Krakow Art Salon will take place this year in the Palace of Fine Arts not by chance.

The building was erected in 1901 on the basis of the architectural design selected in a competition held in 1898. A young, 24-year-old, architect, Franciszek Mączyński, submitted his proposal, which was difficult to realise, but impressive, combining elements of ancient architecture with secession and a symbolic frieze. The frieze designed by Jacek Malczewski consists of two corteges depicting artists, with both of them set off from the northern façade to meet on the southern façade, on two sides of the entrance to the edifice. In the first cortege, successful artists stride proudly, decorated with a laurel by a muse; whereas, the other one depicts those who art does not bring any happiness or recognition.

The building history is intrinsically linked with the Society of Friends of Fine Arts, which has its headquarters there, and the edifice was completely funded out of love to art, based on the conviction of its social significance. Although Krakow Arts Salon is not organised by the said Society, but by Krakow Festival Office and the Artists Innovation Theory Foundation (F.A.I.T.), the history of the Society and the ideas which had shaped its mission and goals form an important inspiration for us. That is why we have decided to hold the exhibition just here, in the rooms designed by Franciszek Mączyński, created especially to present works of art. The palace, located on the plot purchased with funds from the sale of a series of drawings by Artur Grottger, was to serve Polish artists since the very beginning.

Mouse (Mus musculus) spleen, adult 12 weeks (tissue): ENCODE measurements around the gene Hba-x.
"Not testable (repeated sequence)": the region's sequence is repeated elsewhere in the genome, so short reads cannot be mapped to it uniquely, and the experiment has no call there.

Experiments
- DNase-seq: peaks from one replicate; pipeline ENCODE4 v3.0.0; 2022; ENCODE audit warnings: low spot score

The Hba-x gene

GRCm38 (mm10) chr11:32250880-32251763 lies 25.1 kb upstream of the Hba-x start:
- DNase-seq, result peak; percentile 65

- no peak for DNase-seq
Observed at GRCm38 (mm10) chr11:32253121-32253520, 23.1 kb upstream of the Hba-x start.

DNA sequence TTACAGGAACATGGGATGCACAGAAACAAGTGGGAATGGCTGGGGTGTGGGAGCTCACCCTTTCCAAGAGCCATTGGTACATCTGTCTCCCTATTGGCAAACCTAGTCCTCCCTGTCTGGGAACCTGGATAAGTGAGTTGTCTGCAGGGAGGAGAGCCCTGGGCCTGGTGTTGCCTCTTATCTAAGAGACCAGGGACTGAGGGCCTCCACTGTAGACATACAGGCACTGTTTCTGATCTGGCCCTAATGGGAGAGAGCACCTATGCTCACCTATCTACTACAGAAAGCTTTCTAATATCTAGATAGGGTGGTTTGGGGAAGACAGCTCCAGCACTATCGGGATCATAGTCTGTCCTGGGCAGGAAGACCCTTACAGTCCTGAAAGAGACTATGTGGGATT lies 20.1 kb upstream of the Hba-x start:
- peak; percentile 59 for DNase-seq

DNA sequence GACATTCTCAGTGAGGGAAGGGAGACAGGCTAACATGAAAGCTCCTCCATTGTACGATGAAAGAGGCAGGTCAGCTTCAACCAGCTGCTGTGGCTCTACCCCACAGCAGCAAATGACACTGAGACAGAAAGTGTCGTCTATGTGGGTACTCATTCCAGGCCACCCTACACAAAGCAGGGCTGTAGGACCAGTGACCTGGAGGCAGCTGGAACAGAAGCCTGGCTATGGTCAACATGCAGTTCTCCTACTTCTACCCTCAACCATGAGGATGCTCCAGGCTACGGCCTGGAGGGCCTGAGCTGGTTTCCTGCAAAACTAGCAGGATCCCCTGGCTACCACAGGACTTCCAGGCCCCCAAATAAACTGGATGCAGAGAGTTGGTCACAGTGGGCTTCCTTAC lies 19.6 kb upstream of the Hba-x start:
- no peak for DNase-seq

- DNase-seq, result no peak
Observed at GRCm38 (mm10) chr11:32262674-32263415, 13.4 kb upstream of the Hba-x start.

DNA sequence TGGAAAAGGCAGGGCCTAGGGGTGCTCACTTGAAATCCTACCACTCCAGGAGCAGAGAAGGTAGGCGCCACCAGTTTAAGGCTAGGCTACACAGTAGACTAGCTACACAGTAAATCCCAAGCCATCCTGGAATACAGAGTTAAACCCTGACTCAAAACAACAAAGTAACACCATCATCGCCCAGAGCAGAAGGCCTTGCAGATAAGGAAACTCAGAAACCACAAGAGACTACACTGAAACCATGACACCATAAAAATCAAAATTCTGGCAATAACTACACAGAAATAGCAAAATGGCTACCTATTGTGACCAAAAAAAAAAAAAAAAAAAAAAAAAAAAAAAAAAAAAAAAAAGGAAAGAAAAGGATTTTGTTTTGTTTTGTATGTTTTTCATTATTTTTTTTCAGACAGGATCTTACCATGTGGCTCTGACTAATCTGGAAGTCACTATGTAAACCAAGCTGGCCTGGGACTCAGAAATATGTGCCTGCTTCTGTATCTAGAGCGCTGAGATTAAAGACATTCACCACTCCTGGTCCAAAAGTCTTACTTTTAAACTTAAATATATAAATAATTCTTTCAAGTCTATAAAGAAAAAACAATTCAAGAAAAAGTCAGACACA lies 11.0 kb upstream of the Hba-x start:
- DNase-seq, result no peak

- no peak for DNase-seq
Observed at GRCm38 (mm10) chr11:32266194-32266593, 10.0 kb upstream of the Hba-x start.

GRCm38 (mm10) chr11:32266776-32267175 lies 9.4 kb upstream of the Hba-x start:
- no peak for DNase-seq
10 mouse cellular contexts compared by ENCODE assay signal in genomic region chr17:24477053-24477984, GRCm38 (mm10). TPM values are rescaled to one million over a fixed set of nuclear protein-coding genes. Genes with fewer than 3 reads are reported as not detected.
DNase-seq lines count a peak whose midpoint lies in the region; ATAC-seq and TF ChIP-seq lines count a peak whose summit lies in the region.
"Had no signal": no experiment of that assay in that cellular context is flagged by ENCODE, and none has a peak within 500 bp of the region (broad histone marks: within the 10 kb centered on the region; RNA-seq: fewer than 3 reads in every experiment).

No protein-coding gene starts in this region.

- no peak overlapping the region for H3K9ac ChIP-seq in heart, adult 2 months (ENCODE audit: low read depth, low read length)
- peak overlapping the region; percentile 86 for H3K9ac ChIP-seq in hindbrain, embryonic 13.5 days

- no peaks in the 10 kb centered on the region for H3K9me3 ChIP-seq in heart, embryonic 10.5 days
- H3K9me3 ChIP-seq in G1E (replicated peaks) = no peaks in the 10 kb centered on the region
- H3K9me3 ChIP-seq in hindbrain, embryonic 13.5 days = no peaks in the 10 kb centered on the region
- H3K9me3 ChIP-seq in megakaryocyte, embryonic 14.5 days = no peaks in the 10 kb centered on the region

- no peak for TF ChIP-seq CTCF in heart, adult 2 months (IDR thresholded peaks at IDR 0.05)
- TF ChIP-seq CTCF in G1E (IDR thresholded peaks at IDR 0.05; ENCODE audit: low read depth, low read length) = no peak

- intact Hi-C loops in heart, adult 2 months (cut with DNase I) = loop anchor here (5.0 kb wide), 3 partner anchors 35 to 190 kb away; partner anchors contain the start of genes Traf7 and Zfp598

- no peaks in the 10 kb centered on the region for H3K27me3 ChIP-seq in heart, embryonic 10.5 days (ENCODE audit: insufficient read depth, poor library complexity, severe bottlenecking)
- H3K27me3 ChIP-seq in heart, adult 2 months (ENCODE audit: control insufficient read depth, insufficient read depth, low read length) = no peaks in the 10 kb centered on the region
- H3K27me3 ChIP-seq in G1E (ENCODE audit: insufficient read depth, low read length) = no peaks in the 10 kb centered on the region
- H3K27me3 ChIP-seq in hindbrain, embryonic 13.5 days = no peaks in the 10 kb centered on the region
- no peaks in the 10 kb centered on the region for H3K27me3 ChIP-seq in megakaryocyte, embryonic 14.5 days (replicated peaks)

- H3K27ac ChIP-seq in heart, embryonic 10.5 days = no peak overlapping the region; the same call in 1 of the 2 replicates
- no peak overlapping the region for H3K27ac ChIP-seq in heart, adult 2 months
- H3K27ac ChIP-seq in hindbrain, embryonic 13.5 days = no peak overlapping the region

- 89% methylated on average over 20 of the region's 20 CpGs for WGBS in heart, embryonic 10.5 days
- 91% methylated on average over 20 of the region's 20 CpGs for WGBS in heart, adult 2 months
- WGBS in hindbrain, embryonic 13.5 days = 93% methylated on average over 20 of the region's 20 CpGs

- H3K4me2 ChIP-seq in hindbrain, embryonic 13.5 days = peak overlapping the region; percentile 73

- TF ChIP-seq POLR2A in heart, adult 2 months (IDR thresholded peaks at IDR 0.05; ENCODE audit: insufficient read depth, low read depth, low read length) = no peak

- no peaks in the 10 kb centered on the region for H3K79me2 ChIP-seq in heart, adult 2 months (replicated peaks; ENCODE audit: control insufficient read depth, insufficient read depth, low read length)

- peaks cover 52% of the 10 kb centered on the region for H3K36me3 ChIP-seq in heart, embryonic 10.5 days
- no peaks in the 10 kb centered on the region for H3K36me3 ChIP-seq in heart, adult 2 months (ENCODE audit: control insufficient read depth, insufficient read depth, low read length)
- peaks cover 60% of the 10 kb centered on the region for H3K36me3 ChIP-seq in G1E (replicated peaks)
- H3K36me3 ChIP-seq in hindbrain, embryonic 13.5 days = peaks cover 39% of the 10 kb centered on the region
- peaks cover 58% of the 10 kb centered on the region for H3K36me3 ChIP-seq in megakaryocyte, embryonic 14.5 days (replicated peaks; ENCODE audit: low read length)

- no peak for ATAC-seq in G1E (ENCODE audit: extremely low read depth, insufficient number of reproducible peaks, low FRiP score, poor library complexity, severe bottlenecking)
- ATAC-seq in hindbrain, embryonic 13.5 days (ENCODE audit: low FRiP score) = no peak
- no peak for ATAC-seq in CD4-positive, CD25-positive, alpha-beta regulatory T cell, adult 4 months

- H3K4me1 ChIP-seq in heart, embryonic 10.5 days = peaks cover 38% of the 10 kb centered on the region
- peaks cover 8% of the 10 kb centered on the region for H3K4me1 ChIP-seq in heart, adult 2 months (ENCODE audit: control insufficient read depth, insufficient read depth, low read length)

The Society played that role even before acquiring its own headquarters, having its first survey art exhibitions in the nineteenth century Kraków. Jan Matejko, Józef Mehoffer and Stanisław Wyspiański debuted just on the exhibitions of the Society of Friends of Fine Arts. In one of the first press appeals, published by the Society, its directors undertook to arrange “a set of distinguished works of art, based on which a general taste could be shaped, love for art could grow, and healthy and just criticism could be developed.” We, the organisers of Krakow Art Salon, could sign under these words.